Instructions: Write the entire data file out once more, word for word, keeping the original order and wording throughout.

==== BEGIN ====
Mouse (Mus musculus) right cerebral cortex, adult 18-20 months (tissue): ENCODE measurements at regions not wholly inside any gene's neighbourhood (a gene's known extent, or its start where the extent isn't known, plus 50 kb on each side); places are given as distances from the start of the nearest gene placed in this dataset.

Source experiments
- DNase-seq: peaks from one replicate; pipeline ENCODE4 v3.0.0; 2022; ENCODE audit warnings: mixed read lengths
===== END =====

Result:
Mouse (Mus musculus) right cerebral cortex, adult 18-20 months (tissue): ENCODE measurements at regions not wholly inside any gene's neighbourhood (a gene's known extent, or its start where the extent isn't known, plus 50 kb on each side); places are given as distances from the start of the nearest gene placed in this dataset.

Source experiments
- DNase-seq: peaks from one replicate; pipeline ENCODE4 v3.0.0; 2022; ENCODE audit warnings: mixed read lengths